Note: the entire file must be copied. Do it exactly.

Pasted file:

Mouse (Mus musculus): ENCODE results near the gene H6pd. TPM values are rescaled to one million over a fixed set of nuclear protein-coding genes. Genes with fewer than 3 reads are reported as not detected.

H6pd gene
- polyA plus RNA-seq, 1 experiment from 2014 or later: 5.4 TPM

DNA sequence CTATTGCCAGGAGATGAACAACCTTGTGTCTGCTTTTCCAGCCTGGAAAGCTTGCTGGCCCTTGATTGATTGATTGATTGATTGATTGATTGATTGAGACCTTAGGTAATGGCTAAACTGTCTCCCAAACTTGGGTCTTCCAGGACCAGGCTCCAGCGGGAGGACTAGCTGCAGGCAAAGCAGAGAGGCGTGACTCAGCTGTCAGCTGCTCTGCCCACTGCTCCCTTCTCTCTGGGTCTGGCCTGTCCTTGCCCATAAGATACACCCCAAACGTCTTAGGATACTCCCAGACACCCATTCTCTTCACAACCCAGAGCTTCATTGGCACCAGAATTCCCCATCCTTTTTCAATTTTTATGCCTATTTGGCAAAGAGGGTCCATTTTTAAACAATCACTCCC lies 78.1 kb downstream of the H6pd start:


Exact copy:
Mouse (Mus musculus): ENCODE results near the gene H6pd. TPM values are rescaled to one million over a fixed set of nuclear protein-coding genes. Genes with fewer than 3 reads are reported as not detected.

H6pd gene
- polyA plus RNA-seq, 1 experiment from 2014 or later: 5.4 TPM

DNA sequence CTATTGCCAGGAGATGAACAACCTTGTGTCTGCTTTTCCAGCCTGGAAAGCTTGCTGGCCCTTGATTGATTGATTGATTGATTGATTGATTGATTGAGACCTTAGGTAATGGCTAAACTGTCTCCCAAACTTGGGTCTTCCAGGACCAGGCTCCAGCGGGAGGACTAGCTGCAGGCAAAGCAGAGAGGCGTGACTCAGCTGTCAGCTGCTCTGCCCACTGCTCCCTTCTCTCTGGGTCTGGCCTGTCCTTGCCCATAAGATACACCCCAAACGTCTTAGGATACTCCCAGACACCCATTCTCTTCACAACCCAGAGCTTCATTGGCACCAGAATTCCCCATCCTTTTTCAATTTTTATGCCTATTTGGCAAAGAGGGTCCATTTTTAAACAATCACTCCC lies 78.1 kb downstream of the H6pd start: